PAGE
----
HW9S.pdf - HW9 Fourier Transform Q1(10pts For each waveform...

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HW9: Fourier Transform Q1 (10pts.): For each waveform shown below find the DC average and period. Figure 1: T=1s, Average=0 Figure 2: T=1s, Average=.5 Figure 3: T=.5s, Average=.5 Figure 4: T=1s, average=.25 Figure 5: T=1s, Average=1.25
Figure 6: T=1s, Average=1.875 Q2 (10pts.): Find the ? ? and ? ? constants of the Fourier series for: 𝐴 × ?𝑖?(2𝜋??) 2 Which parts of the spectrum would you want to keep if you were using the above signal for a DC power supply? ? 0 , the DC average Which parts of the spectrum would you use if you wanted a sinusoid that is 4𝜋? ?
Which parts of the spectrum would you want to keep if you were using the above signal for a DC power supply? Which parts of the spectrum would you use if you wanted a sinusoid that is 4𝜋? To better see what is going on plot out the functions: ? 1 (?) = sin(2𝜋?) ?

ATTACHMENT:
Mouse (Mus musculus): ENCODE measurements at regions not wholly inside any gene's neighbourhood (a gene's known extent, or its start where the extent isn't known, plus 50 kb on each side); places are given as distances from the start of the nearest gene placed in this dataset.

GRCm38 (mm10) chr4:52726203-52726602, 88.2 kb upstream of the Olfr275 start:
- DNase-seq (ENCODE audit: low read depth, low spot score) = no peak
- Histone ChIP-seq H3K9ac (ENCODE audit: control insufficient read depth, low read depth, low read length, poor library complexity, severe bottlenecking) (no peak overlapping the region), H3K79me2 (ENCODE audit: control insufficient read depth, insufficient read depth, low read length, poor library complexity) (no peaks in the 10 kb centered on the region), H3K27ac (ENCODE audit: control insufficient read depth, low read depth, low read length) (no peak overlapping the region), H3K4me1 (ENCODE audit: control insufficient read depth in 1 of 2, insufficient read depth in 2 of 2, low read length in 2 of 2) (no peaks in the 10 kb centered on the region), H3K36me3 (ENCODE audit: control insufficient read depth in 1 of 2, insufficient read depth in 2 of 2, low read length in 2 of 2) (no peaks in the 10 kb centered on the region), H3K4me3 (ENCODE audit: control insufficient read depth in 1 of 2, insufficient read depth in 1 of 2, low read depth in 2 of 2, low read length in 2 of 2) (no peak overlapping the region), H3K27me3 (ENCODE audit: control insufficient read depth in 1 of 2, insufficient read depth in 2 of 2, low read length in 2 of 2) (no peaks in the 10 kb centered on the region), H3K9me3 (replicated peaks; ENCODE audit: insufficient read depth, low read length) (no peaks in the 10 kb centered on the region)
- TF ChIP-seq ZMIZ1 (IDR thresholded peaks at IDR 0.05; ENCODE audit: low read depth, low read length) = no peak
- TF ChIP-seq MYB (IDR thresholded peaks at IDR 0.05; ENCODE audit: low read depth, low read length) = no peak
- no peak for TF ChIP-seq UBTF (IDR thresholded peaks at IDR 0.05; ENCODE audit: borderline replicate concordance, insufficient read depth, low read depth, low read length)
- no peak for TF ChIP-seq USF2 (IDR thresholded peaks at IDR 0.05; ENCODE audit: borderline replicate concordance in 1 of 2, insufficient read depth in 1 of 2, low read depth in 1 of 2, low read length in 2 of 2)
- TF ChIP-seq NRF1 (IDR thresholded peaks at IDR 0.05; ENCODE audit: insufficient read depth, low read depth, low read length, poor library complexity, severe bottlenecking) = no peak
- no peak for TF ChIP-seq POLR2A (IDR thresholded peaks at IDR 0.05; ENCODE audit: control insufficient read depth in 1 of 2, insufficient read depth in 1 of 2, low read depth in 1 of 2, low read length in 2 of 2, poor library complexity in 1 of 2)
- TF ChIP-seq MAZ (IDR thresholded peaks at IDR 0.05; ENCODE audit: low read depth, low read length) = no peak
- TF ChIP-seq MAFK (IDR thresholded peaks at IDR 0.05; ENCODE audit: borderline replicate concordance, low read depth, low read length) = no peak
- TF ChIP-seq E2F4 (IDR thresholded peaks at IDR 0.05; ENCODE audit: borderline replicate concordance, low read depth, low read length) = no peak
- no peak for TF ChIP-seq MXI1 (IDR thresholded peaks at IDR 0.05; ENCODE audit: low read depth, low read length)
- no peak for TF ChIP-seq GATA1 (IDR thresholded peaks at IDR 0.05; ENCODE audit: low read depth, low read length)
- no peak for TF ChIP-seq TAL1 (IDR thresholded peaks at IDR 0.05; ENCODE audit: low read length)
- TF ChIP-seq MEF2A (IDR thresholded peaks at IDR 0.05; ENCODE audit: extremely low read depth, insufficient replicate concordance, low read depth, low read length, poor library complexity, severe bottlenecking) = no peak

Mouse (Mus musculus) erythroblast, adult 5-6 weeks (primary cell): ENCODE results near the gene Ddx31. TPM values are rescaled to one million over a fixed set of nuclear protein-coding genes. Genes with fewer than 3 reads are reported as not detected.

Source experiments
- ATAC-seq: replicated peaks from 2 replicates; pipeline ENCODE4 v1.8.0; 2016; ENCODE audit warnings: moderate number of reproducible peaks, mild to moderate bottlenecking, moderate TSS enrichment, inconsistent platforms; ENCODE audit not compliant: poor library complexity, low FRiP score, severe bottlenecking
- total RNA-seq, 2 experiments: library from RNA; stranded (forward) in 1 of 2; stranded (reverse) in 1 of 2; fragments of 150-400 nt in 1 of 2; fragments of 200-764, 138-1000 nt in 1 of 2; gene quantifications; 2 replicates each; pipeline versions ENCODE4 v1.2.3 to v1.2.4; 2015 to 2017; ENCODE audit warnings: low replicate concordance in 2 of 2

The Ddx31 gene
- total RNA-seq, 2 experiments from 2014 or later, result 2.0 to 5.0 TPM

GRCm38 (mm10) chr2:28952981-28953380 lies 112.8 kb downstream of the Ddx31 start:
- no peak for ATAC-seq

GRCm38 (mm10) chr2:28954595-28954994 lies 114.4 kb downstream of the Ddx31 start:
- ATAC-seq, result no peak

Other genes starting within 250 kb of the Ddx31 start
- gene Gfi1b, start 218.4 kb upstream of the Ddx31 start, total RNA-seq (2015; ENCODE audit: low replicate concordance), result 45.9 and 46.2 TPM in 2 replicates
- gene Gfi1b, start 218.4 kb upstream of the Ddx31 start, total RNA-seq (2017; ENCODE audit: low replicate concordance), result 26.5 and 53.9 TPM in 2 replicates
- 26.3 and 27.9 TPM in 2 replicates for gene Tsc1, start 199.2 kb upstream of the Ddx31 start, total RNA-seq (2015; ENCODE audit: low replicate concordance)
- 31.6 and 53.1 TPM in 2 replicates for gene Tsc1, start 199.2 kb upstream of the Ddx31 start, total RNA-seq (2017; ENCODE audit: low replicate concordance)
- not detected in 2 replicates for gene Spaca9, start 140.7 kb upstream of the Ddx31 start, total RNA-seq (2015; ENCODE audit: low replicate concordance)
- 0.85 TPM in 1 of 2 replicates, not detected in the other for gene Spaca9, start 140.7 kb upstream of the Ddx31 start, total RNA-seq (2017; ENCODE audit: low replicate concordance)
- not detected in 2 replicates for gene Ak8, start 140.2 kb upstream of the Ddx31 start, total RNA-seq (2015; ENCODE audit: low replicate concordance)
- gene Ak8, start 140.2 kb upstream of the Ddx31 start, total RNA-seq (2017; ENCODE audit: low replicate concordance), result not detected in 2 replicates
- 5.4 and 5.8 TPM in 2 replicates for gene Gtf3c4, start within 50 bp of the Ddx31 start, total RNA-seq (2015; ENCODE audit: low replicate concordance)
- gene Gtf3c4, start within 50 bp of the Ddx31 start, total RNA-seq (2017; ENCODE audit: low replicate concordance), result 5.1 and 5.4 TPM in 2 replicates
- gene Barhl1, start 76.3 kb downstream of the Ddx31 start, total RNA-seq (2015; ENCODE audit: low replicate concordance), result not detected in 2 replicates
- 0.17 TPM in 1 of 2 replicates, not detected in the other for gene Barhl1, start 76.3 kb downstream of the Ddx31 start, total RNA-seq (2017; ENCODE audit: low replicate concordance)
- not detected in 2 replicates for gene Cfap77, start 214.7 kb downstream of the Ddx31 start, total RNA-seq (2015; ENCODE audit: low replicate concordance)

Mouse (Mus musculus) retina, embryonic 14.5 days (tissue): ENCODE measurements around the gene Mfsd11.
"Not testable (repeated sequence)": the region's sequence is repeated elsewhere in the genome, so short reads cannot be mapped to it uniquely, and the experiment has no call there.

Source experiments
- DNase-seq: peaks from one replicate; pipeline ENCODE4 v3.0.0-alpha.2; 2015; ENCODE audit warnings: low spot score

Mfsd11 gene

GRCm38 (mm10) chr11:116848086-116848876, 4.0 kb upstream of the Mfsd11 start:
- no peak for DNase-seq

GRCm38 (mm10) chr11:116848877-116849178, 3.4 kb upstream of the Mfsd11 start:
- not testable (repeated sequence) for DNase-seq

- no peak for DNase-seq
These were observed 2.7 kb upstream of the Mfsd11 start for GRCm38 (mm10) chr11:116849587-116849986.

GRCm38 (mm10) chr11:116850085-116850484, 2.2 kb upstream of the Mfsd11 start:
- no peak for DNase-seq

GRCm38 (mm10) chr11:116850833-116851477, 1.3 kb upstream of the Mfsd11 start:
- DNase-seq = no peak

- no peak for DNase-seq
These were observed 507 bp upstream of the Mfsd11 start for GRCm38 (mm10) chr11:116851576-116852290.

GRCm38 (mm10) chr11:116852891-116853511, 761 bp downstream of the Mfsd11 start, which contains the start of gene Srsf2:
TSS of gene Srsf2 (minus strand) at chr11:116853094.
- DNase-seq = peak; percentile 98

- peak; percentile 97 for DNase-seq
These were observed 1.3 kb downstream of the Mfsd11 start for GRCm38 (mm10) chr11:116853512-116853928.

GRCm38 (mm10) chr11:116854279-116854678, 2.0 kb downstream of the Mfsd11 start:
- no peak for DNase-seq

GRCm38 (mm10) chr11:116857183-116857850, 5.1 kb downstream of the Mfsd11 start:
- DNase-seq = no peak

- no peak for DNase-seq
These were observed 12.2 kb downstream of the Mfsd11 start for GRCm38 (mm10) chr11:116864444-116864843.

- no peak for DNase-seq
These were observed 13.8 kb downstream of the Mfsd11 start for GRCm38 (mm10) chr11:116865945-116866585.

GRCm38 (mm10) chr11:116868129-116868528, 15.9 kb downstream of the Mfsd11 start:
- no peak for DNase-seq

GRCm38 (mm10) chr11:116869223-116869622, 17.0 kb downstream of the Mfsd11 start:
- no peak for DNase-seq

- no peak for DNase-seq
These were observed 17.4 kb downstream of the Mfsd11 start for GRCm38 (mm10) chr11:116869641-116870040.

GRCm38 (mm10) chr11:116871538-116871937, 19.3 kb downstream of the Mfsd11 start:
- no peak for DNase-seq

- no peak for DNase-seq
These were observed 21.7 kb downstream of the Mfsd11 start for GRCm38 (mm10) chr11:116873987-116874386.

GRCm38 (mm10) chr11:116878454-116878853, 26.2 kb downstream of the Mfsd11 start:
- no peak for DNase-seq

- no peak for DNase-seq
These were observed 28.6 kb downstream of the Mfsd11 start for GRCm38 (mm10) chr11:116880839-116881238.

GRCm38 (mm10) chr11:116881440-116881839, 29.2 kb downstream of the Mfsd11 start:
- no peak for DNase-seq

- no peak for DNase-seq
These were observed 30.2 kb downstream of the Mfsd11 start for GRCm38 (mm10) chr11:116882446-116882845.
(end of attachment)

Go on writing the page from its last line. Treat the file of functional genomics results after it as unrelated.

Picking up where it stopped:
? 2 (?) = sin(2𝜋?) 2 You can see that the frequency doubles to 2 Hz! It looks like an inverted cosine wave with a DC offset. ?(?) = ? 0 + ∑[? ? cos(?𝜔 0 ?) + ? ? sin(?𝜔 0 ?)] ?=1 ? 0 𝑖? ?ℎ? ?? ???????, which can be approximated by a box as seen below. Figure 7: Approximate with a box. ? 0 = .5 A triangle can also approximate it.
𝐴??? 1 = 1 2 ? × ℎ = 1 2 𝑇 0 × 1 2 × 1 = 𝑇 0 4 𝐴??? 2 = 𝐴??? 1 𝐴??? 𝑡?𝑡?? = 𝑇 0 2 ? 0 = ?? ??????? = 𝐴??? 𝑡?𝑡?? 𝑇 0 = 1 2 To find the a or b constants we look at the signal with the .5 subtracted. There is one frequency at 2Hz, and by inspection, we see the amplitude is .5. It does not start at zero at t=0, so it is not a sine wave. It looks like −.5cos(4𝜋?) ? 0 = .5 ?

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